March 14, 2022, New York, NY — Healthcare professionals can play a vital role in addressing inequities in care in America, and though the issue is complicated, some solutions aren't difficult to implement, according to world-renown and Harvard University social scientist David R. Williams, Ph.D., who will give the keynote address at The National Kidney Foundation (NKF) 2022 Spring Clinical Meetings in Boston on April 7.
The address is titled “Understanding and Effectively Addressing Inequalities in Health” and will be available to the thousands of kidney care professionals attending the annual NKF Spring Clinicals Meetings from April 6-10 both in-person and virtually.
“Health care professionals can play a vital role in reducing inequity in health care as well as in health,” Williams said. “Professionals need to know the specific steps that everyone can take to make a difference for their patients and communities. Knowledge of the magnitude and determinants of health is limited even among many health care professionals and too many are unaware of the steps they can take to promote health equity.”
Williams is the Norman Professor of Public Health and chair of the Department of Social and Behavioral Sciences at the Harvard Chan School of Public Health. He is also a Professor of African and African American Studies at Harvard. As the author of over 500 scientific papers, his research focuses on the social influences on health. He is an elected member of the National Academy of Medicine, the American Academy of Arts and Sciences, and the National Academy of Sciences. He has been ranked as the Most Cited Black Scholar in the Social Sciences, worldwide, and as one of the World’s Most Influential Scientific Minds.
Dr. Williams’ speech will give participants the ability to address how socioeconomic status and racial/ethnic status affect health, identify ways in which the delivery of health care can be enhanced to improve the experience of patients, and understand which interventions on social factors such as early childhood education, neighborhood and housing conditions, and employment opportunities can lead to improvements in health.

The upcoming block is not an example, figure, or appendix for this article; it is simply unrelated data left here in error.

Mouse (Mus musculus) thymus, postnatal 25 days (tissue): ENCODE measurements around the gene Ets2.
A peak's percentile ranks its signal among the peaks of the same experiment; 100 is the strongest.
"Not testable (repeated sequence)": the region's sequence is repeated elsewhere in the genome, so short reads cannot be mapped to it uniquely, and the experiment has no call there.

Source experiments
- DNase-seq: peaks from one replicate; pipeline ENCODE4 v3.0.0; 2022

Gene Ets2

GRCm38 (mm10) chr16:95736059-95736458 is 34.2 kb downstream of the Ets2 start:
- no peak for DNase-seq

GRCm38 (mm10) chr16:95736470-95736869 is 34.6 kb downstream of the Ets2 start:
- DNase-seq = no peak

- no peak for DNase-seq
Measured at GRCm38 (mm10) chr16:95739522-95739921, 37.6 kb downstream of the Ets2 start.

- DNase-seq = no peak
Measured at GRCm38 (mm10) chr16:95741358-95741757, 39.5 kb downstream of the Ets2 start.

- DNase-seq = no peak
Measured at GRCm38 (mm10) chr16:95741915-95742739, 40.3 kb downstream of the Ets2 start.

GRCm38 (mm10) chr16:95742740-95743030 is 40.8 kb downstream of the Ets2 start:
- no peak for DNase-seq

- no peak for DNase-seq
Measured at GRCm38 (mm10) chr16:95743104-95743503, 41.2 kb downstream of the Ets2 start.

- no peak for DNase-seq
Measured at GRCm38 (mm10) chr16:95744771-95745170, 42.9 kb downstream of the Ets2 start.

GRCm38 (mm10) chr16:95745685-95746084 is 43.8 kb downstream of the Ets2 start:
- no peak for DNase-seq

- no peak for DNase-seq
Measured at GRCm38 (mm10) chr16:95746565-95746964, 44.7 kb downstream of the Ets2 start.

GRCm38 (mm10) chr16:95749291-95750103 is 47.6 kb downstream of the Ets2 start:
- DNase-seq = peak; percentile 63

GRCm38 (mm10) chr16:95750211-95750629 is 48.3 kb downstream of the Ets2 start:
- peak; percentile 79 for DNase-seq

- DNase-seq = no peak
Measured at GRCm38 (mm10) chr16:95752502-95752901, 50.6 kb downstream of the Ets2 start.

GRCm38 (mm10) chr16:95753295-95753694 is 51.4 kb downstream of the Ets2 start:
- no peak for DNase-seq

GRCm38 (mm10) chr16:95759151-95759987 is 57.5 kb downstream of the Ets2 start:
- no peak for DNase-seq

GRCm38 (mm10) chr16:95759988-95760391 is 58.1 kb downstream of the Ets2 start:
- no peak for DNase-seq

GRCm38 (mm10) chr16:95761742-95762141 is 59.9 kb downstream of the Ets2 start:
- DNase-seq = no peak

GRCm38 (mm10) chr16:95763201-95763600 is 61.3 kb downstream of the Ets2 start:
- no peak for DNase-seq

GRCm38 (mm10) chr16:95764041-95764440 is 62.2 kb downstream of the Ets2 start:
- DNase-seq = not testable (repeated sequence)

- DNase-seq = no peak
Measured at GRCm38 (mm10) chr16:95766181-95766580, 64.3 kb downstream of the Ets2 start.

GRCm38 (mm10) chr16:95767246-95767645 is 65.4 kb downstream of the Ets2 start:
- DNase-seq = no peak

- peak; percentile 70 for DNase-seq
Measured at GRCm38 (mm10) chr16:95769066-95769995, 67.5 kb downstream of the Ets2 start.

“Dr. Williams’ work is extremely relevant to all of us who take care of patients with kidney disease,” said NKF President Paul Palevsky, MD. “Kidney disease disproportionately affects individuals who are from socioeconomically disadvantaged and minority communities. Although our recent efforts to remove race from the assessment of kidney function was a first step in addressing disparities in care, there is still much more to be done. Not only should all SCM participants listen to Dr. Williams’ address, but all health care professionals in America should pay close attention to what he has to say. We are very fortunate to have him as our keynote this year.”
Dr. Williams will give his address in Boston on April 7 at 2:30 p.m. For more information on how to hear his address, go to nkfclinicalmeetings.org.
NKF Spring Clinical Meetings
For more than 30 years, nephrology healthcare professionals from across the country have come to NKF’s Spring Clinical Meetings to learn about the newest developments related to all aspects of nephrology practice; network with colleagues; and present their research findings. The NKF Spring Clinical Meetings are designed for meaningful change in the multidisciplinary healthcare teams’ skills, performance, and patient health outcomes. It is the only conference of its kind that focuses on translating science into practice for the entire healthcare team. This year’s event will be held in Boston, April 6-10.
About Kidney Disease
In the United States, 37 million adults are estimated to have kidney disease, also known as chronic kidney disease (CKD)—and approximately 90 percent don’t know they have it. 1 in 3 adults in the U.S. are at risk for kidney disease. Risk factors for kidney disease include: diabetes, high blood pressure, heart disease, obesity,and family history. People of Black/African American, Hispanic/Latino, American Indian/Alaska Native, Asian American, or Native Hawaiian/Other Pacific Islander descent are at increased risk for developing the disease. Black/African American people are more than 3 times as likely as White people to have kidney failure. Hispanics/Latinos are 1.3 times more likely than non-Hispanics to have kidney failure.
NKF Professional Membership
Healthcare professionals can join NKF to receive access to tools and resources for both patients and professionals, discounts on professional education, and access to a network of thousands of individuals who treat patients with kidney disease.
About the National Kidney Foundation
The National Kidney Foundation (NKF) is the largest, most comprehensive, and longstanding patient-centric organization dedicated to the awareness, prevention, and treatment of kidney disease in the U.S. For more information about NKF, visit www.kidney.org.